Digital signal processor (DSP)

Electronic signal processing was revolutionized by the wide adoption of MOS technology in the 1970s.[19] MOS integrated circuit technology was the basis for the first single-chip microprocessors and microcontrollers in the early 1970s,[20] and then the first single-chip digital signal processor (DSP) chips in the late 1970s.[21][22] DSP chips have since been widely used in digital image processing.[21]

The discrete cosine transform (DCT) image compression algorithm has been widely implemented in DSP chips, with many companies developing DSP chips based on DCT technology. DCTs are widely used for encoding, decoding, video coding, audio coding, multiplexing, control signals, signaling, analog-to-digital conversion, formatting luminance and color differences, and color formats such as YUV444 and YUV411. DCTs are also used for encoding operations such as motion estimation, motion compensation, inter-frame prediction, quantization, perceptual weighting, entropy encoding, variable encoding, and motion vectors, and decoding operations such as the inverse operation between different color formats (YIQ, YUV and RGB) for display purposes. DCTs are also commonly used for high-definition television (HDTV) encoder/decoder chips.[23]

Medical imaging

In 1972, the engineer from British company EMI Housfield invented the X-ray computed tomography device for head diagnosis, which is what we usually called CT(Computer Tomography). The CT nucleus method is based on the projection of the human head section and is processed by computer to reconstruct the cross-sectional image, which is called image reconstruction. In 1975, EMI successfully developed a CT device for the whole body, which obtained a clear tomographic image of various parts of the human body. In 1979, this diagnostic technique won the Nobel Prize.[4] Digital image processing technology for medical applications was inducted into the Space Foundation Space Technology Hall of Fame in 1994.[24]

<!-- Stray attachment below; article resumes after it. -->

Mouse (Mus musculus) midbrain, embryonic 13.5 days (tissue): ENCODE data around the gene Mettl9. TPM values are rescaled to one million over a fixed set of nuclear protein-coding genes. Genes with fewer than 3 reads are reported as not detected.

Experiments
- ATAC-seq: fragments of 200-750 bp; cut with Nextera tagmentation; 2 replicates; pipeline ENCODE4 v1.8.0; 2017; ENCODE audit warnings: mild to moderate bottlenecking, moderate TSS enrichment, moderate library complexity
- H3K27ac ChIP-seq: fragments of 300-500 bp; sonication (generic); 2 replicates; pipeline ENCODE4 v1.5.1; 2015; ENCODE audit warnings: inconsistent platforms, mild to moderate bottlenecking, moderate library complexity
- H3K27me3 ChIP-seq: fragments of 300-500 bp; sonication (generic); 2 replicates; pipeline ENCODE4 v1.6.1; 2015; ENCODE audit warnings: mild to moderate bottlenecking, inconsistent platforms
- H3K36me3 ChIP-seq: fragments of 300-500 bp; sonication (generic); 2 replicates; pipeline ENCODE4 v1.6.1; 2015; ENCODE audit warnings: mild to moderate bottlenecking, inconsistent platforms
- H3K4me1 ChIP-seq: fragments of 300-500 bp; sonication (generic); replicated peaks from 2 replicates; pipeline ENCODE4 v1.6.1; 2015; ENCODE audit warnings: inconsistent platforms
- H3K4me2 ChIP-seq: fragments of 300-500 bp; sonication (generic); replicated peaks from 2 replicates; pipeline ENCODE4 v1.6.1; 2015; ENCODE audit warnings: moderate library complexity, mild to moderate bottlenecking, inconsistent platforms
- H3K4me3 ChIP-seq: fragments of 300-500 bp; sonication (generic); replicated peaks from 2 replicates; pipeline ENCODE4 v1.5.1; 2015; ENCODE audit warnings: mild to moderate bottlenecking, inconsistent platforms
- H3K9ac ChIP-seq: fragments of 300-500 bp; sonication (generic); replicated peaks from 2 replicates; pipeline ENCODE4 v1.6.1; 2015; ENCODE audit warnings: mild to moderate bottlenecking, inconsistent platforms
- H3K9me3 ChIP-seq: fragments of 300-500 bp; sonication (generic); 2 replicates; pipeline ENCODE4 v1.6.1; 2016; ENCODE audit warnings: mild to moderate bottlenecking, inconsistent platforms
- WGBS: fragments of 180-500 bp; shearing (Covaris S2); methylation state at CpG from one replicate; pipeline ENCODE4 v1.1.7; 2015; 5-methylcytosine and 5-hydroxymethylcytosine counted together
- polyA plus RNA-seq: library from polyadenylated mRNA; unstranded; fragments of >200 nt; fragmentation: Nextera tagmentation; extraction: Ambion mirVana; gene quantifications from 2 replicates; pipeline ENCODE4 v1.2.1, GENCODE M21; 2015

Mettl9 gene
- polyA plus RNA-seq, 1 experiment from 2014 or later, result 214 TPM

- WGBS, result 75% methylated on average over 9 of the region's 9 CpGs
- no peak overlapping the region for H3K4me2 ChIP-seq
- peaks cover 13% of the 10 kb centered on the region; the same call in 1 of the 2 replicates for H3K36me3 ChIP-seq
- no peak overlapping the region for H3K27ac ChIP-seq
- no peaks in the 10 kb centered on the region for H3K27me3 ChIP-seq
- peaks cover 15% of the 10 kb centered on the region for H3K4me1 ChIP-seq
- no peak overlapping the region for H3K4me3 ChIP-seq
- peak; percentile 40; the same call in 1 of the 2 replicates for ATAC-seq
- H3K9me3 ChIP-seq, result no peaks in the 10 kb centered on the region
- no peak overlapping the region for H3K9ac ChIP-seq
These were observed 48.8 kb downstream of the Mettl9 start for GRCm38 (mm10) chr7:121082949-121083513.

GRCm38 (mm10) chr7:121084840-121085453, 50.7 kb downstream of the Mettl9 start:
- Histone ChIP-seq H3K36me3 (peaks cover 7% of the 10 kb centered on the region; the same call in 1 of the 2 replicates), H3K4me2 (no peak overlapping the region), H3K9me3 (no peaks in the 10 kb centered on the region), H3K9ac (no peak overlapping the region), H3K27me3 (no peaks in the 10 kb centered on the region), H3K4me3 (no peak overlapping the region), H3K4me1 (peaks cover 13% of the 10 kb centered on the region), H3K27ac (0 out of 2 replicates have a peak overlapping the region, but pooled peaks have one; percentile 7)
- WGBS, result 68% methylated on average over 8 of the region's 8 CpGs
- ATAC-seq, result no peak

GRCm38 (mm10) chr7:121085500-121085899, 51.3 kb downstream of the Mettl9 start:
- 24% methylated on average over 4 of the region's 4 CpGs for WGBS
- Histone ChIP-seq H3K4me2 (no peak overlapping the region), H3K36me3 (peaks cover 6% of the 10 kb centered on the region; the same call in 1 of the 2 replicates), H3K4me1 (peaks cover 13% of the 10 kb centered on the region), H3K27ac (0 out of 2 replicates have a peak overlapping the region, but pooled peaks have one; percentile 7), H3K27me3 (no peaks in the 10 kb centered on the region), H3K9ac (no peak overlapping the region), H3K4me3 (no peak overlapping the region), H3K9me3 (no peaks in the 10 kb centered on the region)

Digital image processing allows the use of much more complex algorithms, and hence, can offer both more sophisticated performance at simple tasks, and the implementation of methods which would be impossible by analog means.

In particular, digital image processing is the only practical technology for[citation needed]:

Some techniques which are used in digital image processing include:

Digital image transformations


Digital filters are used to blur and sharpen digital images. Filtering can be performed by:

  • convolution with specifically designed kernels (filter array) in the spatial domain[25]
  • masking specific frequency regions in the frequency (Fourier) domain

The following examples show both methods:[26]

Filter type Kernel or mask Example
Original Image
Affine Transformation Original Checkerboard.jpg
Spatial Lowpass
Spatial Mean Filter Checkerboard.png